# [Election-Methods] RELEASE: Instant Runoff Voting (Chris Benham)

Juho juho4880 at yahoo.co.uk
Tue Jun 24 11:45:48 PDT 2008

```On Jun 24, 2008, at 3:10 , Abd ul-Rahman Lomax wrote:

>>  Or if A and B are the strongest candidates then maybe
>> strategically A=10, B=0, C=0.
>
>>  In Approval the voter might vote A=1,
>> B=0, C=0. Or if B and C are the strongest candidates then maybe A=1,
>> B=1, C=0.
>
> If it were me, I might be buying tickets out of the country. That
> is *really* bad. *Sincere normalized rating, unmodified by election
> probabilities, is almost zero.*
>
> Voters with utilities like this, if they believe A doesn't have a
> prayer, tend to not vote.

Note that the utilities of B and C were 123 and 99. I didn't anchor
the scale in any way but numbers around 100 could still be "above
average politician".

>> The sincere opinions/utilities A=543, B=123, C=99 were valid in all
>> the cases but typical voter behaviour in Range and Approval was to
>> normalize the vote and maybe to vote strategically depending on who
>> the strongest candidates are. The ratings given to the candidates
>> varied although the opinions/utilities stayed the same all the time.
>>
>> This changing behaviour may sometimes lead to one of the candidates
>> being a spoiler.
>
> Plurality, if voters vote sincerely, guarantees the spoiler effect.
> It's part of the method. Range allows something different, but
> nobody coerces voters. *Voters* can decide to act in ways that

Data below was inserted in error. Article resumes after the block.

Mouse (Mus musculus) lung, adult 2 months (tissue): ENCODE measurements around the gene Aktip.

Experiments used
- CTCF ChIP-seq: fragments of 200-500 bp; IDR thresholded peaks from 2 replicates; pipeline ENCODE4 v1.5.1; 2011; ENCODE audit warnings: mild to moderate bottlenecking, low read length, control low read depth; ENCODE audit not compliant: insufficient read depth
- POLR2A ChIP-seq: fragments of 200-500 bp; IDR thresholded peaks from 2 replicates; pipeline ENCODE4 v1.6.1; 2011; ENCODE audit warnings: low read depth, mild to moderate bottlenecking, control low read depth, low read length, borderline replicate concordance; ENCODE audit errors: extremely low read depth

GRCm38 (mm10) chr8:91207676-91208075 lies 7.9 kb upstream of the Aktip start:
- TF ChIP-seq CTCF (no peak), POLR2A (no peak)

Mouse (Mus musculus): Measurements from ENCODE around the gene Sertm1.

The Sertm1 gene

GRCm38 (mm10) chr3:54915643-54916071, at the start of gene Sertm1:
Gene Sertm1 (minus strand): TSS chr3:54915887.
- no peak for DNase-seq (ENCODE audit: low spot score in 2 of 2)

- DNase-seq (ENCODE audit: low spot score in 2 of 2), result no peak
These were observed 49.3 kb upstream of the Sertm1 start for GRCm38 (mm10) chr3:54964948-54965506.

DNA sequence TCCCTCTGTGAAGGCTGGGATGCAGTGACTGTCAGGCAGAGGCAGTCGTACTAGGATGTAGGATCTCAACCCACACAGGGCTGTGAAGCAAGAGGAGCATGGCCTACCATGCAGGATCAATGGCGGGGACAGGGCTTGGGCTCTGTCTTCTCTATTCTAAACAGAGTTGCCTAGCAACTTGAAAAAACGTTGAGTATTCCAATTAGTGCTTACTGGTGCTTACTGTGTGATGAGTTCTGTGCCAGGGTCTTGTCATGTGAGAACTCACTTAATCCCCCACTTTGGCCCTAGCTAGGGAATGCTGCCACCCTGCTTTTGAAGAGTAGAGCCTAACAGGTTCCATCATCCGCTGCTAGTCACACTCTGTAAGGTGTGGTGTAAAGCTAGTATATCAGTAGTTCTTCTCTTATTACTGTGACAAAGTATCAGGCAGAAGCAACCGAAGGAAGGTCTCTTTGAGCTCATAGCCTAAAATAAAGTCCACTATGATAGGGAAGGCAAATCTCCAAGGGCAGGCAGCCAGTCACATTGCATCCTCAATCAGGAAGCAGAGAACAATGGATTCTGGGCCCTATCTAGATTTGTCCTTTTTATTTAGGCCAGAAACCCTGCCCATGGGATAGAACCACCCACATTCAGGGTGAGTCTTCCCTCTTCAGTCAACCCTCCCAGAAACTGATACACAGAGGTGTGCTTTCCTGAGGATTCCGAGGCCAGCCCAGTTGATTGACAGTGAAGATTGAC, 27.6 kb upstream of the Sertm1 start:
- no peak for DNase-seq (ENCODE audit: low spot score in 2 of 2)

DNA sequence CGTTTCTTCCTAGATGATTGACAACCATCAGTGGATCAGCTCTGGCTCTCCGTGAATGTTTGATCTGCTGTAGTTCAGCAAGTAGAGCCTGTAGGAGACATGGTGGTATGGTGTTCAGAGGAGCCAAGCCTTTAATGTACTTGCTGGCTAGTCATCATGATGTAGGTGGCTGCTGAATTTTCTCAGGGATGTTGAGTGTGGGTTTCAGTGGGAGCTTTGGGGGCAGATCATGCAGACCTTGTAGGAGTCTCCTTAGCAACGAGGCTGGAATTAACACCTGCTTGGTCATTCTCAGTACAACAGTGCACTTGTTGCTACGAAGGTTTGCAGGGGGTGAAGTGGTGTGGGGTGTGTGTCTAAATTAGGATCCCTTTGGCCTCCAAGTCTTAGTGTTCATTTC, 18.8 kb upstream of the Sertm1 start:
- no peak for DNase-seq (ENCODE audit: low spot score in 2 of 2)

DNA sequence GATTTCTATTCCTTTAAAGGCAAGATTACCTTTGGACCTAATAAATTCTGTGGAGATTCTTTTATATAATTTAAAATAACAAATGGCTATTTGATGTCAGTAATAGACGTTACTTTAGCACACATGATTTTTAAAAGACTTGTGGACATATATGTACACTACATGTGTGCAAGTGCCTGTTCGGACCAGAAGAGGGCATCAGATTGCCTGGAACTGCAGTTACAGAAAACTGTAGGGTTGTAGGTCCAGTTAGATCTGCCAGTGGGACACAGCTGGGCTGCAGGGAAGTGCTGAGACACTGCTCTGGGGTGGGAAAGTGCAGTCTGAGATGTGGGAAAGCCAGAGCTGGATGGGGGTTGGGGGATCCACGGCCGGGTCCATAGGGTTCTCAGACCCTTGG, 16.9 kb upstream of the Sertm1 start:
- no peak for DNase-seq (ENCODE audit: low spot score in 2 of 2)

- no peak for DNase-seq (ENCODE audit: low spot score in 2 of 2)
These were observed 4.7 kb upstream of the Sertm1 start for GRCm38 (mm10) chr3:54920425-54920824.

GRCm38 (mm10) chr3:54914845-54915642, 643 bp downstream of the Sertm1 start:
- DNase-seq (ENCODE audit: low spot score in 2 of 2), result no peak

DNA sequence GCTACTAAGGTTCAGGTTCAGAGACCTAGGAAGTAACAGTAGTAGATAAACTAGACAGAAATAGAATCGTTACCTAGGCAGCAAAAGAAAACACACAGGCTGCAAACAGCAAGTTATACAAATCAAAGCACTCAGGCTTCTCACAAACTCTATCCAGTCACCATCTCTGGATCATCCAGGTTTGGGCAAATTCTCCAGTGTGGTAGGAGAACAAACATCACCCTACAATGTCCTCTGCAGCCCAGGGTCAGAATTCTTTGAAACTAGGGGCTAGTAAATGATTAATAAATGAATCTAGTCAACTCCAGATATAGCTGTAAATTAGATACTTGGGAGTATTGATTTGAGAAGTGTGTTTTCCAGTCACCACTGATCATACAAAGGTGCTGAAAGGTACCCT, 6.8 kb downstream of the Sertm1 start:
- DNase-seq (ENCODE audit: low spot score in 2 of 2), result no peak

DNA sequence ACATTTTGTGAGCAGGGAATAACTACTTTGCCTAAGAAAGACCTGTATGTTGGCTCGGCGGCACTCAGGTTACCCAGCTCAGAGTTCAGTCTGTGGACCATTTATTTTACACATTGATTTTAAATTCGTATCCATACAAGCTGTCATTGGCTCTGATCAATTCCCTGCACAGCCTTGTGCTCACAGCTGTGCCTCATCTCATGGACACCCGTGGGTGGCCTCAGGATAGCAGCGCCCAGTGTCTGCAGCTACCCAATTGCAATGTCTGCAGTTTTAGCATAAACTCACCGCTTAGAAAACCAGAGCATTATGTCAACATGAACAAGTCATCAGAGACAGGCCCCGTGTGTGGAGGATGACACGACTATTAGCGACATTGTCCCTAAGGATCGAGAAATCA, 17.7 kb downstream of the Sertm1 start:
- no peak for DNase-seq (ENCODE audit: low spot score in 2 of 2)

> mimic the spoiler effect, but it's not intrinsic to the method, and
> if voters vote with any reasonable understanding at all, there is
> no spoiler effect with any significant frequency with Range or
> Approval.
>
> How many voters in 2000 would not have known that Bush and Gore
> were the frontrunners? The decision in Approval is quite simple: if
> you want to influence the election, vote for one of the
> frontrunners, period. Indeed, it gets tricky when there are three
> frontrunners, but that is vanishingly rare in the U.S.

I think three frontrunners is not a very distant scenario. I also
think spoilers are quite possible in Range and Approval. Some spoiler
replied to Chris Benham on the McCain-Obama-Clinton example in
another mail (and therefore I'll try to be brief here).

The Democrats would do wisely if they would not nominate the second
candidate as a "spoiler" even if the campaign would not be a mud
slinging campaign. And Clinton would do wisely (from the D party
point of view) if she would not accept a nomination by some other
party close to Democrats. And in a close election any candidate close
to Democrats would probably do wisely (from D point of view) if he/
she didn't join the race (since Republicans are more likely to rate
all Democrat resembling candidates at 0 than Democrat like voters
would rate all Democrat like candidates at max points).

Juho

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